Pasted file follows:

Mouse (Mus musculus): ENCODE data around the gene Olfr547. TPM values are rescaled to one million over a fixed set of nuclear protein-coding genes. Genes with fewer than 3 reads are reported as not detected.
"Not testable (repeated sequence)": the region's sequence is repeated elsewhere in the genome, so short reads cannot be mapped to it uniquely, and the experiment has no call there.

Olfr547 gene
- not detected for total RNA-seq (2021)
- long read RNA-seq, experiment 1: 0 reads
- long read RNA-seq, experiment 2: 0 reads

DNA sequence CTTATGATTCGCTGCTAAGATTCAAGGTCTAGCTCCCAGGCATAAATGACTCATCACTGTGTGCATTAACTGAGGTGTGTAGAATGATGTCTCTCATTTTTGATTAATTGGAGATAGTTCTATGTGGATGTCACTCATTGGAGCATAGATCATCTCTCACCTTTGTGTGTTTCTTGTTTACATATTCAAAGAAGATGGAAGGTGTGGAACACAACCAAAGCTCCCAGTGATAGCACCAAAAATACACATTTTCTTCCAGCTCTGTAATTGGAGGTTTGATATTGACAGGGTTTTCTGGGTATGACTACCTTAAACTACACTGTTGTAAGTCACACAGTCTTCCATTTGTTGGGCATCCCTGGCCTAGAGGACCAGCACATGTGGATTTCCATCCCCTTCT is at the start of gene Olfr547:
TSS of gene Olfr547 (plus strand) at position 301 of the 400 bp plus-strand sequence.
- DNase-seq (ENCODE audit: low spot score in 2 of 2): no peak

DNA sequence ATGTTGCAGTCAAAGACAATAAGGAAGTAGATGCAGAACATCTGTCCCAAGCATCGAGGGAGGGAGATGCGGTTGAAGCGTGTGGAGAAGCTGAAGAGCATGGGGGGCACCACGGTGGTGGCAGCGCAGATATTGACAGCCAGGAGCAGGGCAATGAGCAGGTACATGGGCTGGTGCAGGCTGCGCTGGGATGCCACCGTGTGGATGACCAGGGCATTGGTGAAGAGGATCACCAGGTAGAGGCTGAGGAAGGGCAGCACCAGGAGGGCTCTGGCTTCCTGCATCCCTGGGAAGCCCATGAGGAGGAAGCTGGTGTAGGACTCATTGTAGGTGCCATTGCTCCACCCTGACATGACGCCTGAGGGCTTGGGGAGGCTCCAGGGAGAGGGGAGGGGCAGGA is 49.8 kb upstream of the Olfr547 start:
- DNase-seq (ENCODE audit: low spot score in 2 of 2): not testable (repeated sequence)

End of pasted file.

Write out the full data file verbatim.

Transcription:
Mouse (Mus musculus): ENCODE data around the gene Olfr547. TPM values are rescaled to one million over a fixed set of nuclear protein-coding genes. Genes with fewer than 3 reads are reported as not detected.
"Not testable (repeated sequence)": the region's sequence is repeated elsewhere in the genome, so short reads cannot be mapped to it uniquely, and the experiment has no call there.

Olfr547 gene
- not detected for total RNA-seq (2021)
- long read RNA-seq, experiment 1: 0 reads
- long read RNA-seq, experiment 2: 0 reads

DNA sequence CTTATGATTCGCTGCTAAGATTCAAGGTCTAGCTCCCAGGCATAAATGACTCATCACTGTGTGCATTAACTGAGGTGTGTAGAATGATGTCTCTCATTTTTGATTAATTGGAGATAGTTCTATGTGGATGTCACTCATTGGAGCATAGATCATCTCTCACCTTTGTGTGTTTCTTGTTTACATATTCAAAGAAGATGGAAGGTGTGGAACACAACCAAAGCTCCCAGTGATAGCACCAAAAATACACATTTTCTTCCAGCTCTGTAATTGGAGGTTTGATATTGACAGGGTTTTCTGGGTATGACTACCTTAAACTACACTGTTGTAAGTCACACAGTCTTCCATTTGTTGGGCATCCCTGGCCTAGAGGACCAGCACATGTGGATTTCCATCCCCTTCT is at the start of gene Olfr547:
TSS of gene Olfr547 (plus strand) at position 301 of the 400 bp plus-strand sequence.
- DNase-seq (ENCODE audit: low spot score in 2 of 2): no peak

DNA sequence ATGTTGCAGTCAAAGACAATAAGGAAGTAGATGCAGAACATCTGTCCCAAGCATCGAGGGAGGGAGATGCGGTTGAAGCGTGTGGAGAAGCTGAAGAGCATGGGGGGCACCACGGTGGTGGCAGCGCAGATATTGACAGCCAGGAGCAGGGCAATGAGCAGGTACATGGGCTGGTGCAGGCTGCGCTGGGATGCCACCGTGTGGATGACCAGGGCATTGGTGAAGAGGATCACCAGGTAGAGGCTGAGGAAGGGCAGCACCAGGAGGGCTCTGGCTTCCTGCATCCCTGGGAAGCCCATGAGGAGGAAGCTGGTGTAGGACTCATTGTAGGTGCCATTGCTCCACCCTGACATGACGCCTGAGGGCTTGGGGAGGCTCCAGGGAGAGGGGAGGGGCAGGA is 49.8 kb upstream of the Olfr547 start:
- DNase-seq (ENCODE audit: low spot score in 2 of 2): not testable (repeated sequence)